UCT celebrates Africa Day

25 May 2020 | Story Helen Swingler and Niémah Davids. Photos Supplied. Read time 5 min.
Africa Day commemorates freedom from the yoke of colonialism and apartheid.
Africa Day commemorates freedom from the yoke of colonialism and apartheid.

“The evolution of humanity says that Africa reaffirms that she is continuing her rise from the ashes. Whatever the setbacks of the moment, nothing can stop us now! Whatever the difficulties, Africa shall be at peace.” – President Thabo Mbeki.

On Monday, 25 May, the continent celebrates Africa Day. The celebration commemorates freedom from the yoke of colonialism and apartheid and signals the anniversary of the formation of the Organisation of African Unity in 1963. It also gives the people of Africa an opportunity to acknowledge the continent’s progress, reflect on its challenges and look towards a more prosperous future.

UCT News asked staff and students: What does it mean to be African?

Safo Ngunga is from Nairobi, Kenya, and a third-year BCom in Economics and Finance student.

“My stay at UCT has really challenged me to understand what being African is, and from my experience I would sum it up as ‘being different’ – different in culture, community, language and values.

“There is something so unique that being African places on you and my journey has been finding the beauty within my distinct African nature.”

Phakamani Ntentema is an African Languages and Literatures master’s student. Ntentema also lectures isiXhosa to students completing their postgraduate certificate in education.

“Being African means I have an obligation which is historical. Being African means fighting against anything that seeks to perpetuate suffering, exploitation and oppression of Africa and its people.

“Being African in the language sector means advocating for the intellectualisation of African languages and further developing the use of African languages. Languages are after all carriers of cultures and a means to communicate.”

Professor Ed Rybicki is the director of the Biopharming Research Unit in the Department of Molecular and Cell Biology. He was born in Zambia, was schooled there, in the United Kingdom and Zimbabwe, and came to UCT as a student in 1974.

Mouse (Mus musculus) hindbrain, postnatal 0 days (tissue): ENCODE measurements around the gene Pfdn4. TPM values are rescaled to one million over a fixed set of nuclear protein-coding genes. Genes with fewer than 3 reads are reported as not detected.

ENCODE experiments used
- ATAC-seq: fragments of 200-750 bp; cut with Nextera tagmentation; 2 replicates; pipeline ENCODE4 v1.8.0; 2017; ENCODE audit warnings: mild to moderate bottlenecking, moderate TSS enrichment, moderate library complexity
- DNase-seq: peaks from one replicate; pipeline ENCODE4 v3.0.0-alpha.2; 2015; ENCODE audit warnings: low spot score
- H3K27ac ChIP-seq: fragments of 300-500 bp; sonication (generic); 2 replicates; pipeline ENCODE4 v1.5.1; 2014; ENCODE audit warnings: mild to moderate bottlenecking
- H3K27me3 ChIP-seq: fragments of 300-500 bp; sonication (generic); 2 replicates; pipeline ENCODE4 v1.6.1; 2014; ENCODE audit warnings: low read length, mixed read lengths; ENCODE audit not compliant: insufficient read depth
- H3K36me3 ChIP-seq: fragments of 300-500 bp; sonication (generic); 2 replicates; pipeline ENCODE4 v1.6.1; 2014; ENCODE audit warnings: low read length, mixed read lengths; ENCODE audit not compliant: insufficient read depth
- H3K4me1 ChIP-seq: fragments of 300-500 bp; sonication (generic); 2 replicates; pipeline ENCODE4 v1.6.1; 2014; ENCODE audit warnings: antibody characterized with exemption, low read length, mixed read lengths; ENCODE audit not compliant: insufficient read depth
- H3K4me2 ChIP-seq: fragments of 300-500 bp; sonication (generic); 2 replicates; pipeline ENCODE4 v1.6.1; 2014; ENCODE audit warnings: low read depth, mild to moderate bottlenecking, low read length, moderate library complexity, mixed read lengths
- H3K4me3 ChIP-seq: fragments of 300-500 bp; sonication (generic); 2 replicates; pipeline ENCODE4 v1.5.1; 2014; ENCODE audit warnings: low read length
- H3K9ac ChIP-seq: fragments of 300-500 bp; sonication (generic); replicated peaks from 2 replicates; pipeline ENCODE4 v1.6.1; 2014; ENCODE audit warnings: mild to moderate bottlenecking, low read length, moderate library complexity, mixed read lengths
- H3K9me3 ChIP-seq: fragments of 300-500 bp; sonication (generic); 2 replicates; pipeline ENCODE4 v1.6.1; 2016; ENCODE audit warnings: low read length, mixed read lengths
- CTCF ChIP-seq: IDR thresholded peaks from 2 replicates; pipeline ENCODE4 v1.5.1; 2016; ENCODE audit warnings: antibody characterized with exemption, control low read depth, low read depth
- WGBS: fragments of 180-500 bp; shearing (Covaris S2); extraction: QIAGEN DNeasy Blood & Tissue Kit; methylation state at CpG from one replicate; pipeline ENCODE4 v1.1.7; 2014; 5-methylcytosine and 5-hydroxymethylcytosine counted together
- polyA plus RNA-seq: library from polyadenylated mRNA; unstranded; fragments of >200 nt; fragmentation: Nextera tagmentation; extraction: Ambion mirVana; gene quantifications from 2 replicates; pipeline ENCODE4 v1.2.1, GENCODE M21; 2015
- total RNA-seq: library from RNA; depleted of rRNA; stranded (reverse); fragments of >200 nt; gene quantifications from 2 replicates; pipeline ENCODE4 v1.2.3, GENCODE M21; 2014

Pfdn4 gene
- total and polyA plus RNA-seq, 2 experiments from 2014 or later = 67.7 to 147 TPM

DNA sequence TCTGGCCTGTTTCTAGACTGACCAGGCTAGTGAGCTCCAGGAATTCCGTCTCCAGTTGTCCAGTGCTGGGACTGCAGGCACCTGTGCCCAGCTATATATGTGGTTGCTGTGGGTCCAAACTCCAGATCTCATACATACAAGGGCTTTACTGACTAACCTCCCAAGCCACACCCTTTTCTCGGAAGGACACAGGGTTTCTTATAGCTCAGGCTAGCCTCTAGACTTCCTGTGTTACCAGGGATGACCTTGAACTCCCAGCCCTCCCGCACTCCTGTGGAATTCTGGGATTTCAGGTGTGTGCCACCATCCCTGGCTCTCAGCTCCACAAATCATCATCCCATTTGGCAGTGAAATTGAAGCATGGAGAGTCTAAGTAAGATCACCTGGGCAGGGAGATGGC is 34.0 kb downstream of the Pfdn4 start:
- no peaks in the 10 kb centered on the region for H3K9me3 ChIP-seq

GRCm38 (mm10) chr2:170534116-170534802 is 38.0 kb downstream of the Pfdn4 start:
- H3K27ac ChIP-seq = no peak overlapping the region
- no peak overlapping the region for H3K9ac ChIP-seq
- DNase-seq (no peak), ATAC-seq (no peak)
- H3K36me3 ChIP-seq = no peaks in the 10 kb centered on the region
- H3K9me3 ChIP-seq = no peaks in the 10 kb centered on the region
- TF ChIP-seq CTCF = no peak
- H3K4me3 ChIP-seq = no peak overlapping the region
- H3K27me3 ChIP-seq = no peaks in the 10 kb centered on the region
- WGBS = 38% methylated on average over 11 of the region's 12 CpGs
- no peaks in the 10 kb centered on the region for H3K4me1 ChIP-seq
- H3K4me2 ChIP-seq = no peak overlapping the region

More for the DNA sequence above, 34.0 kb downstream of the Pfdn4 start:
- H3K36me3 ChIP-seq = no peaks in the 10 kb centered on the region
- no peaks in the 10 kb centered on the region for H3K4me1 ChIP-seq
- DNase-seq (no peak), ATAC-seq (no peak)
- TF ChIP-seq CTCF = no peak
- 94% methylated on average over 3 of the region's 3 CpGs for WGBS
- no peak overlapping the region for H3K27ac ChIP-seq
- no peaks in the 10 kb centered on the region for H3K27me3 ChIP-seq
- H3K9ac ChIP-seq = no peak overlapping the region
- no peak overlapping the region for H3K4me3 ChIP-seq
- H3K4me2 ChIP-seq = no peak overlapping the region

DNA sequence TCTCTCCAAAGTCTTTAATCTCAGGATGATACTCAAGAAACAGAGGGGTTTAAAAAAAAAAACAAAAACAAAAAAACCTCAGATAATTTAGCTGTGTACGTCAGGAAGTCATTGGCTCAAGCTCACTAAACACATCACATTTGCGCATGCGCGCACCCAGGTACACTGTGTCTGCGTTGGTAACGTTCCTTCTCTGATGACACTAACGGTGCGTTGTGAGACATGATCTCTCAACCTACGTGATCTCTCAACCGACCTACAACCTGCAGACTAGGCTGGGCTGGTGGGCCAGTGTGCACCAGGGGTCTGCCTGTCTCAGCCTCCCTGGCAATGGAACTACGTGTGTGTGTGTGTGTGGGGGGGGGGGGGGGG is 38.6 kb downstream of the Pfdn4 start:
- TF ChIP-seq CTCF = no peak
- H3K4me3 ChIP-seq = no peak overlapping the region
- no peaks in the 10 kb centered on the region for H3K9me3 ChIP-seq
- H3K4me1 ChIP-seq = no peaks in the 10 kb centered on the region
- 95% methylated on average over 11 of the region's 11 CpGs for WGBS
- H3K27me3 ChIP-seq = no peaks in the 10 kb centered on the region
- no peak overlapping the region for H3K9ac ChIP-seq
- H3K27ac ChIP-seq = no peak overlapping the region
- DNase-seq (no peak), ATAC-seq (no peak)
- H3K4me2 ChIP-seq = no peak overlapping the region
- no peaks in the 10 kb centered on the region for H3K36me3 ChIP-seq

“I consider myself an African. I was born in one African country, of which I was a citizen until 2000; my senior education was largely in another; and I have made a third – South Africa – my home.

“I have lived elsewhere for up to a year at a time but have never considered staying. It means a lot to me to be an African: I am proud of my old and my adopted home countries, I take joy in the achievements of Africans, I am proud of what I and my team have achieved scientifically here in Africa.

“I have worked since 1981 to advance virology and biotechnology in Africa because I believe science has a bright future on this continent – and even at my advancing age, I want to be a part of it.”

Dr Rachael Dangarembizi is a postdoctoral research fellow and neurophysiology lecturer in human biology. Her research focuses on understanding brain infections and its effects on brain functionality.

“Being an African neuroscientist means being at the frontline of finding solutions to the challenges our people face. It means using my knowledge and skills to help drive sustainable development and advance social transformation.

“For me, being an African scientist goes beyond being an academic. Instead, it’s all about finding realistic and relevant solutions to help address the issues that surround us. African science is headed in the right direction by embracing the fourth industrial revolution and placing technology at the centre of training and research. Every facet of Africa’s development is dependent on good brain health.”

Dr Rethabile Possa-Mogoera is a senior lecturer at UCT’s Department of African Languages and Literatures. Her area of research focuses on oral literature, onomastic and African literature.

“Being African means I know my values. I am spiritually grounded. I honour my ancestors and I walk in their shadows. Being African means I have scars of the past, I smile through teary eyes, I laugh and I give. I hope for better and I share my prosperity with others.

“Being African means I have a home, I have a family, I have a society that I belong to. Being African is knowing where you come from. I am a descendant of African soil.”

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